When the discs in your spine begin to wear down and become damaged from overuse, you can develop degenerative disc disease. The condition is characterized by pain that can vary from a mild discomfort in your lower back to a severe stabbing pain. Usually, the pain begins slowly and intensifies as the degeneration continues. While the disease often strikes young, healthy active adults, diet and nutrition can play a significant role in maintaining a healthy back.
Calcium is vital for bone development. When you are low in calcium, your vertebrae become weak and tend to be more fragile and prone to pain. A lack of sufficient calcium leads to osteoporosis, which then can cause your already weakened vertebrae to be at higher risk of fractures. Cheese, yogurt and milk are the most common sources of dietary calcium. Dark green leafy vegetables, peanuts, tofu, black beans and sesame seeds also can provide you with calcium. To best absorb the important mineral, you also need sufficient vitamin D. Milk is usually fortified with vitamin D, as are certain fortified cereals.
Vitamin C acts as an antioxidant to help reduce the effects of free radicals that may have entered your bloodstream and damaged your vertebrae. Vitamin C is vital for cell regeneration, an important function when your discs start the degenerating process. Vitamin C is necessary to form collagen that then turns into the new tissue you need to regenerate the disc tissue between your vertebrae. Healing is slowed when you don't get enough vitamin C, according to Spine-Health.com. The most effective sources of vitamin C include spinach, sweet and white potatoes, broccoli and green peppers. Tomatoes are an important source of the vitamin and fruits such as oranges, strawberries and kiwi also are good sources of vitamin C.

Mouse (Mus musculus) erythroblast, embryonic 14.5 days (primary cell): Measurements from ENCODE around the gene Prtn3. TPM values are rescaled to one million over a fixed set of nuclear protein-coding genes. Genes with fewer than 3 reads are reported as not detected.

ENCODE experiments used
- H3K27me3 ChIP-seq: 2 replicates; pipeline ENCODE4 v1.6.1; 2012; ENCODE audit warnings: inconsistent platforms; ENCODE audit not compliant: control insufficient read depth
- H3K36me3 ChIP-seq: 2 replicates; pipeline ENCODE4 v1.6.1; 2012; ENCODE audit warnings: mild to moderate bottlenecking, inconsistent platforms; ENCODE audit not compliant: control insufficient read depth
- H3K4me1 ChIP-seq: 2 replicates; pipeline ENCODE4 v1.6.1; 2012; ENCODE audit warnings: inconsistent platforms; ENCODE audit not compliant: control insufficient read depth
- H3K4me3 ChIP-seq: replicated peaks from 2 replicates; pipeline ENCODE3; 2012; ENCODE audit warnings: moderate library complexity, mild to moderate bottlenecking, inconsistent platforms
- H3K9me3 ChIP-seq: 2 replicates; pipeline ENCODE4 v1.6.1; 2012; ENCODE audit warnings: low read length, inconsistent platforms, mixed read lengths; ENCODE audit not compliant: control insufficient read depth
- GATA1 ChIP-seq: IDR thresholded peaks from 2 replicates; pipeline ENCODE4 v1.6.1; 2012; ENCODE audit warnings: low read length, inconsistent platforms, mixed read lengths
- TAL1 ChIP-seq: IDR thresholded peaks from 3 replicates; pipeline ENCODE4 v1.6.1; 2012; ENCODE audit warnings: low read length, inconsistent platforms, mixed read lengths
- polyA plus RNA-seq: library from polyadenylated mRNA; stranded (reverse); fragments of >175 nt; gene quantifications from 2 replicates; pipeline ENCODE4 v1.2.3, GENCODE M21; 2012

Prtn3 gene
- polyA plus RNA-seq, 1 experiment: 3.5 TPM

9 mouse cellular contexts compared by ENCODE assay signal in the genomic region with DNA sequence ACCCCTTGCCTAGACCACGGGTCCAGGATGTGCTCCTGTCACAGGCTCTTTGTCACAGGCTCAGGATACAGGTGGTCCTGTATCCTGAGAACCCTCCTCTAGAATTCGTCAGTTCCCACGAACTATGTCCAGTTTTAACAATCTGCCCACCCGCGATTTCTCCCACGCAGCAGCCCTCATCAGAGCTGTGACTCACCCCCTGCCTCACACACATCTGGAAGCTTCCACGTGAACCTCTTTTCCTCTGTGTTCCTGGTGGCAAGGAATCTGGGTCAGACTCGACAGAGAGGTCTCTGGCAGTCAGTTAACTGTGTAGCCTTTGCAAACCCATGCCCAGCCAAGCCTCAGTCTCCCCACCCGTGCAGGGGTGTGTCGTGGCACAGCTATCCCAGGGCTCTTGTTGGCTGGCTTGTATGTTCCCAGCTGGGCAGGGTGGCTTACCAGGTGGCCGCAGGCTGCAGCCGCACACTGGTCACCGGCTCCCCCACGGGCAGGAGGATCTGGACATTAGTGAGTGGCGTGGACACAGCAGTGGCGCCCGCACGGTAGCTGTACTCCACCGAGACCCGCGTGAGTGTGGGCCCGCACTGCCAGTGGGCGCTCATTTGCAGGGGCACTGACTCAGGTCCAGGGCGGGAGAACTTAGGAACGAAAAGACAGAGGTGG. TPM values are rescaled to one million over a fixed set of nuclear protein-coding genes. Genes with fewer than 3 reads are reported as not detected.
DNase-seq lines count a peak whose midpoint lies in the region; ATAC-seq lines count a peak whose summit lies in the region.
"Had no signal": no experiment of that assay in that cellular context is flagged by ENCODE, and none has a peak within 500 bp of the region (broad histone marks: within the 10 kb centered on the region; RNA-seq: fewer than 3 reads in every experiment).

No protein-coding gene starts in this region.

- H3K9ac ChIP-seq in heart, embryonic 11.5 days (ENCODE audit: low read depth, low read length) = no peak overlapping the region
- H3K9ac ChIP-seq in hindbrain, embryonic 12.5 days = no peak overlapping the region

To cultivate healthy strong bones, you need to have sufficient vitamin B12 in your diet. B12 is required for bone marrow growth and development. Dietary sources of vitamin B12 include most meat products, fish and poultry. Liver is especially high in vitamin B12. Eggs, cheese, milk and most dairy products contain vitamin B12, as do green leafy vegetables such as broccoli, kale and spinach.
A low calorie diet that aids in weight loss can greatly relieve the pressure put on your spine when your discs become weak. According to the National Institute of Arthritis and Musculoskeletal and Skin Diseases, a diet high in fat that leads to being overweight not only causes you pain when you have degenerative disc disease, it also is a main contributor to developing the condition.